September 24, 2018

Robert Egger, LA Kitchen and the power of food

I’m in a vast professional kitchen, standing by a stockpot the size of a Jacuzzi. The chef ladles a bit of the pot’s steaming brown liquid into a Dixie cup, then holds it out.  

“Try that,” he says. 

I tip the stuff down my throat.  It is earthy, salty. “Beef broth?” I guess.  

“Celery and onions,” the chef, Ryan Stewart, says. “That’s all it is! Celery that was going to be thrown out!” He fishes out a piece of limp cooked celery. “See, we got all the flavor out of it!” He pauses. “Sorry, I get excited about this.”

Beside me, Robert Egger, the founder of L.A. Kitchen, finishes his cup of highly reduced broth. Egger has a trim graying beard and a full-blast demeanor — and he is charged up.

“I see big thermoses of this, instead of coffee,” he says. “You just hit people with all that flavor and goodness!”

I’ve only been at L.A. Kitchen for a couple hours, but I already I’m pretty charged up, too. Turning celery into something spectacular is just a small part of the place’s genius. In the 20,000-foot commercial kitchen space in a converted warehouse just north of downtown Los Angeles, Egger has created a model whose goal is not just to transform people, but to change lives.

“Wasting food is a tragedy,” Egger tells me. “But the real tragedy is that we’re wasting people.”

It’s a mantra familiar to anyone who’s ever been within whispering distance of Egger, but in a society that regularly discards both, a person can’t say it enough.

In 1989, Egger founded DC Central Kitchen in the nation’s capital.  The organization has since prepared 26 million meals and helped 1,000 men and women transition to full-time jobs. In 2014, Egger headed to Los Angeles, where an AARP grant enabled him to create a state-of-the-art kitchen and training center. The digs are fancier but the core idea is the same.

Local growers donate or provide excess or unwanted food. Volunteers and professionals join with people in need of job training — former prison inmates, emancipated foster youth and others — in a 15-week training program that concludes with an internship and job placement in the hospitality industry. 

The meals the trainees prepare are distributed to social service agencies serving L.A.’s most vulnerable residents. And a separate for-profit business, Strong Food, contracts with government agencies to provide meals to the region’s burgeoning senior population.  

As Egger describes the model to me, I’m struck by how all the pieces fit together to address so many problems at once.

“It’s the power of food,” Egger tells me. “ I would say there’s hunger, and then there’s the deeper hunger. You know, the deeper hunger is people want to feel engaged, involved, needed.”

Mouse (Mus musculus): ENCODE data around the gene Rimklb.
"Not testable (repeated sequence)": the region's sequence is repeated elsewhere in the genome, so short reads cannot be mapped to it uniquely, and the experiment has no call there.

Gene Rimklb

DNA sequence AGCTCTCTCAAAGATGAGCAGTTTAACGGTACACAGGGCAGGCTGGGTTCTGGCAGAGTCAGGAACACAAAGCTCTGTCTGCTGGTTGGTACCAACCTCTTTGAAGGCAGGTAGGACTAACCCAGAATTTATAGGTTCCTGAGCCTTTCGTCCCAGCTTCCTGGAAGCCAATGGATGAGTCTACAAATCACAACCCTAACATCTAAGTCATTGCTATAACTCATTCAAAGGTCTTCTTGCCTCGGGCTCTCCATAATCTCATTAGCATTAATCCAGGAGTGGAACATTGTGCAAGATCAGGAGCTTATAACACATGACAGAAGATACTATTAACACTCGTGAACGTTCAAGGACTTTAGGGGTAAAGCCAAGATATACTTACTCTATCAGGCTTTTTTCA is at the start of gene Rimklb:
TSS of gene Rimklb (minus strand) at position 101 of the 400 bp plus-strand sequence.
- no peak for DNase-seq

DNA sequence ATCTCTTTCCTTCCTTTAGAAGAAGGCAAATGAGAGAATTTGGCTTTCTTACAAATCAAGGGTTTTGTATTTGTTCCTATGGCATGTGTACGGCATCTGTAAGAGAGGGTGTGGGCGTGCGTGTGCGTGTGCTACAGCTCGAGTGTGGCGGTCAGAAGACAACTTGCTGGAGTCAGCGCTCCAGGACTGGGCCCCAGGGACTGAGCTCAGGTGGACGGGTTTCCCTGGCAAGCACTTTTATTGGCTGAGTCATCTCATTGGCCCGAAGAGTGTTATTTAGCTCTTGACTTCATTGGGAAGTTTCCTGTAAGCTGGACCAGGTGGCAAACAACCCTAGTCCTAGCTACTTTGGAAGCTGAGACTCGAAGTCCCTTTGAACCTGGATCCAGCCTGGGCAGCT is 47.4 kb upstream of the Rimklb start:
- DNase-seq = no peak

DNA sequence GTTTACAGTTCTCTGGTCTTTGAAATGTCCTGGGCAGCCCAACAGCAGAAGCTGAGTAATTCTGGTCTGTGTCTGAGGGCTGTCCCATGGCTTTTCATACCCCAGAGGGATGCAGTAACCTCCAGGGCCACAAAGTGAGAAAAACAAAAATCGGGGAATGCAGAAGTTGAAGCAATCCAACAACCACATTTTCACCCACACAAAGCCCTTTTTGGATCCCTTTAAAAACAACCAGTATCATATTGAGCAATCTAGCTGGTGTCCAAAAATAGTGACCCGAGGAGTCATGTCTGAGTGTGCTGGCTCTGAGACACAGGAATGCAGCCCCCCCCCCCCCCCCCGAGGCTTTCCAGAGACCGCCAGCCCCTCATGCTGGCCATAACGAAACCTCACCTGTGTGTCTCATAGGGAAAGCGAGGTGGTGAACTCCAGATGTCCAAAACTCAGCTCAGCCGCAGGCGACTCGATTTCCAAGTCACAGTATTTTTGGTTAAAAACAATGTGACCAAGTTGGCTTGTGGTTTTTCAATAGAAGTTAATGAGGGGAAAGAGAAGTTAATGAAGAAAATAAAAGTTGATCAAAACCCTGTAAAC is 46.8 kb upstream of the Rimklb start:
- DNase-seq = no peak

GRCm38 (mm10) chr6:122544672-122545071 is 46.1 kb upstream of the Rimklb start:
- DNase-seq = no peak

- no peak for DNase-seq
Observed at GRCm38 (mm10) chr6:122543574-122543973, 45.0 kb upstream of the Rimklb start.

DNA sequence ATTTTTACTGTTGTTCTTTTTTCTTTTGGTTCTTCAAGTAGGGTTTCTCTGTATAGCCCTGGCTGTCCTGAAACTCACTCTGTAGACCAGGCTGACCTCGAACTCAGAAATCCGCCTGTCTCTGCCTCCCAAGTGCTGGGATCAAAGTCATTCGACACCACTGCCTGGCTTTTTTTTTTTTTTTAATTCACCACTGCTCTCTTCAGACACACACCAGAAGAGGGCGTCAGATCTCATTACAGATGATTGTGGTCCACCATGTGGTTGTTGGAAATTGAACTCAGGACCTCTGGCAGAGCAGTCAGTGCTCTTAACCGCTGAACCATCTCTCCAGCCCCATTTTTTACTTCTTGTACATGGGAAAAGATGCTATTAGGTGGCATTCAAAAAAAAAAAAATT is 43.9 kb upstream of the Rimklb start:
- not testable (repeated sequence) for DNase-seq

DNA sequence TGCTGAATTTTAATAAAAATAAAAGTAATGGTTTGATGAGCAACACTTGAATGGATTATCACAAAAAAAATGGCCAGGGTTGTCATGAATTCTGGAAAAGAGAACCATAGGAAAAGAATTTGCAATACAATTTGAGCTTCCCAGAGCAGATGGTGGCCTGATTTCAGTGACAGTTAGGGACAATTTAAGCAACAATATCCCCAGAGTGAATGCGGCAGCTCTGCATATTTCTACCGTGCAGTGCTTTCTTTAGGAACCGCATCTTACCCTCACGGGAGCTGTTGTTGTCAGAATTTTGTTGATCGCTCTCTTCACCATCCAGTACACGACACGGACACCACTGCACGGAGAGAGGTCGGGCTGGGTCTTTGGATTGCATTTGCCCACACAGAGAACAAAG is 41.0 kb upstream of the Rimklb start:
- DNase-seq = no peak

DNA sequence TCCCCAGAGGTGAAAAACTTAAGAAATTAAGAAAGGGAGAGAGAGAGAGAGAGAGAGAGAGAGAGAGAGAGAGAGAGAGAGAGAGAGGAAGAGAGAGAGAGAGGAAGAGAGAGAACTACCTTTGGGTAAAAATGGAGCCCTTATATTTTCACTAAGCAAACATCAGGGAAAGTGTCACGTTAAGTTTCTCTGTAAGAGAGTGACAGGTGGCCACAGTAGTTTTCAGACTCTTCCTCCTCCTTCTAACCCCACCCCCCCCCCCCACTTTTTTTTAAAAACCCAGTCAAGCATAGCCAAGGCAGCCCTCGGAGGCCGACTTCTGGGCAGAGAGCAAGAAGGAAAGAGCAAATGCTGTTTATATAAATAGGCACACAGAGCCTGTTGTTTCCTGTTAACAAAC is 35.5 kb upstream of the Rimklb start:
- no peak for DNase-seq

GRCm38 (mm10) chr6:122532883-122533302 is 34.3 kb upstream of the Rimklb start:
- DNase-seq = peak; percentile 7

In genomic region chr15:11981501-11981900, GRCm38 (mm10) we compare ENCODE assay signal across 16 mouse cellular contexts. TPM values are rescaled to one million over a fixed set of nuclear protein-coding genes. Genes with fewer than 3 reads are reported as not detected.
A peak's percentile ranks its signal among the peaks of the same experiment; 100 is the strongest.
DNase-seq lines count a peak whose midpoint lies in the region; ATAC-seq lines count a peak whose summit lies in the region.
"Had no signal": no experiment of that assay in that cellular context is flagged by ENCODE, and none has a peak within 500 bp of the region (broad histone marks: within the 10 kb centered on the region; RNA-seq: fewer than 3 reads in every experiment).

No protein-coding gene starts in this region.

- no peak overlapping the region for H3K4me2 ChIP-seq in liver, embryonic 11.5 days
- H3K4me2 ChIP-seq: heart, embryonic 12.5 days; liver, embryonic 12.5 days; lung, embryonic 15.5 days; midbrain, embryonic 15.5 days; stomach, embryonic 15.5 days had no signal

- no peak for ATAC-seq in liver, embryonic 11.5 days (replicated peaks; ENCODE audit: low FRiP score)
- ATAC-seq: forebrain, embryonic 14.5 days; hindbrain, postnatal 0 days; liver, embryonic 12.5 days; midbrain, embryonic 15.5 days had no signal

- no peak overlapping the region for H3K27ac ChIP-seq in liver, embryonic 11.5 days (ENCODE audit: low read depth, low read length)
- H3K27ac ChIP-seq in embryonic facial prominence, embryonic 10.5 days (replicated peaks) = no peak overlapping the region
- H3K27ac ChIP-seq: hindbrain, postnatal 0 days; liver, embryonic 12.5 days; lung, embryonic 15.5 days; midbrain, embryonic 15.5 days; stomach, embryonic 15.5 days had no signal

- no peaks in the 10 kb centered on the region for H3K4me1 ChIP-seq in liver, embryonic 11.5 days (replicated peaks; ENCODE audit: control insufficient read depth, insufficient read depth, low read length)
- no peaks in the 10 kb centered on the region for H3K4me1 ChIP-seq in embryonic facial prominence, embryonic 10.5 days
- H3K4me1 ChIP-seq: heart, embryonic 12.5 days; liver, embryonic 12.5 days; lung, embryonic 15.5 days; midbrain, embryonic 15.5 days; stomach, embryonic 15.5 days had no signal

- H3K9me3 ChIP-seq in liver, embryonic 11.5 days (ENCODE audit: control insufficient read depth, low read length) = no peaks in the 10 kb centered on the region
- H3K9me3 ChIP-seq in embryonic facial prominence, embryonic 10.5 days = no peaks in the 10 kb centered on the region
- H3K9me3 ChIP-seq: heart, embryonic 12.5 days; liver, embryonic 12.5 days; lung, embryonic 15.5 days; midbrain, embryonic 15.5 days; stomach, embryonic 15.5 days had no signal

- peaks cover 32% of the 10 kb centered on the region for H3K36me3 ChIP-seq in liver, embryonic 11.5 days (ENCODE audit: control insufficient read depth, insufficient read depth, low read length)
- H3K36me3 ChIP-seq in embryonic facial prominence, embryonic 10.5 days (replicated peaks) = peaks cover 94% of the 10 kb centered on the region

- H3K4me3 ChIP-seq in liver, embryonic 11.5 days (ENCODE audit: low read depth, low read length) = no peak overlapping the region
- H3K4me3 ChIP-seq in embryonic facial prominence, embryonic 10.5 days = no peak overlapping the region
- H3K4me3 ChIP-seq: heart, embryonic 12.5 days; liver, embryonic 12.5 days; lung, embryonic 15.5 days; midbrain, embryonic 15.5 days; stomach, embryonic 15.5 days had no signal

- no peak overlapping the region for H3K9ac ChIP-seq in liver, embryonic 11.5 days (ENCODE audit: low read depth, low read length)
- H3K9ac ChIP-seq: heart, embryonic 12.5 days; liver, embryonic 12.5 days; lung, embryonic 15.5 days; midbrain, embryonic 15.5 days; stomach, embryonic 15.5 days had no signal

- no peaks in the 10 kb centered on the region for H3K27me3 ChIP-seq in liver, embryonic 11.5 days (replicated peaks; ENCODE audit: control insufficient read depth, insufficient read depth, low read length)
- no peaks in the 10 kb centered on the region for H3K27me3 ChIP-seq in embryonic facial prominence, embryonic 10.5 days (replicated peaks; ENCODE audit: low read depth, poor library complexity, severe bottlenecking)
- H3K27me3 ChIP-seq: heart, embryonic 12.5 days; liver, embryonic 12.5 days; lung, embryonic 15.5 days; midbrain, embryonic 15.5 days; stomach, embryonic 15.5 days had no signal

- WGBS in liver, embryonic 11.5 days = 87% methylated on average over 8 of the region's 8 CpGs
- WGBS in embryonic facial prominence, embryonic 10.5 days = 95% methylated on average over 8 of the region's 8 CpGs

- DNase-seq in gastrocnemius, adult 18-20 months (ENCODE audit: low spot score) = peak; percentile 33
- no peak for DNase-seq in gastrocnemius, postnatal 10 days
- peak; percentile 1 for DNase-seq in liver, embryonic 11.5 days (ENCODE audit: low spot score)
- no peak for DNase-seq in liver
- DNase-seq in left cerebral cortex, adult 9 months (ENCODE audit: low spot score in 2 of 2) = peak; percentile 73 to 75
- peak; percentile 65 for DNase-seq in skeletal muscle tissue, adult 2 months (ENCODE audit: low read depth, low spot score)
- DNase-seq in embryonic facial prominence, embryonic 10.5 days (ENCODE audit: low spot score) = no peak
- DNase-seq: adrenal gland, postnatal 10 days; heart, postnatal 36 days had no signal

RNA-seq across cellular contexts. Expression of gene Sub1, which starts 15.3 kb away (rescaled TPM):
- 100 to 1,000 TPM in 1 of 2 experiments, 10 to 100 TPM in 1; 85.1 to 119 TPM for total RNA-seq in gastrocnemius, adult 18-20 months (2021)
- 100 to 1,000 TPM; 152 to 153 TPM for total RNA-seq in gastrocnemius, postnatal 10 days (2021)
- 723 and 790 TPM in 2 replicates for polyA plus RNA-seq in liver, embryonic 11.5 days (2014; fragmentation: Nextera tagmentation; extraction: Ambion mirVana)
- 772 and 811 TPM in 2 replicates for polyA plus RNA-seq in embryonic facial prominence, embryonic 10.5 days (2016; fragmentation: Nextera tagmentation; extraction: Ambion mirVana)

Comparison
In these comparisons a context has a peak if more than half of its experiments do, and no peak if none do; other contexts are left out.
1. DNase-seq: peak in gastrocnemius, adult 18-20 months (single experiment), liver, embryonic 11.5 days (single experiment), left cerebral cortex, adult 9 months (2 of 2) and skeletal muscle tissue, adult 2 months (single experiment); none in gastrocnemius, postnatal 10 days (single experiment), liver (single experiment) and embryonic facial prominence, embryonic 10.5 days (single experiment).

Part of the training involves introducing interns to the different food traditions of the cultures that make up L.A. For Chanukah, Rabbi Shawna Brynjegard-Bialik of Temple Ahavat Shalom in Northridge came to discuss the holiday, then demonstrated latke making. I dropped in for that, then spent the next two hours with a half-dozen volunteers, taking the tips off two cases of organic green beans.   

This was not your grandmother’s soup kitchen. Interns in smart uniforms, nearing the end of their training, guided volunteers through the food prep.  

Egger has nothing against the soup kitchen model, where good-hearted people offer food to the needy. But L.A. Kitchen attacks the problem of hunger from all sides, with a focus on sustainability and job training.

“If you just feed somebody and you don’t liberate them,” he tells me, “it’s bondage. We want tzedakah,” he adds, using the Hebrew word for justice.

In Washington, Republicans and Democrats alike praised the program.  Attention from first lady Michelle Obama and Oprah Winfrey, both avid supporters, helped Egger land school food contracts, which grew DC Central Kitchen into an $11 million-a-year self-supporting nonprofit.   Without a high-profile champion in Los Angeles, orders to feed L.A.’s burgeoning senior population have proven more challenging.

Egger is out to convince the powers that be that a social enterprise model that replaces imported food, low wages and exported profits with local farmers, newly trained workers and profits returned to the community — all the while making healthy food that reduces health care costs — is better for all of L.A.

 “We’re the prophet in the wilderness screaming, ‘The seniors are coming! Let’s feed them better!’ “ Egger says.

Back by the celery broth, Egger shows off more of that food — pans of roasted root vegetables, bevel-cut and glistening with olive oil, and a garden of emerald-bright kale salad. 

 “I mean, this is beautiful,” Egger says. “It’s so beyond what most shelters get.”

I taste one last treat: a dessert truffle of rolled dates, nuts and honey. I walk out, knowing I’ll be back. 

A lot of people have been sitting shivah lately about the state of the union, paralyzed with anxiety or resolved to do something vague, like “resist.” But it seems to me the better plan is to find places like L.A. Kitchen, which offer a way to match our hunger to help with those who are truly hungry — then roll up our sleeves and dive in.


ROB ESHMAN is publisher and editor-in-chief of TRIBE Media Corp./Jewish Journal. Email him at robe@jewishjournal.com. You can follow him on Instagram and Twitter ” target=”_blank”>@RobEshman.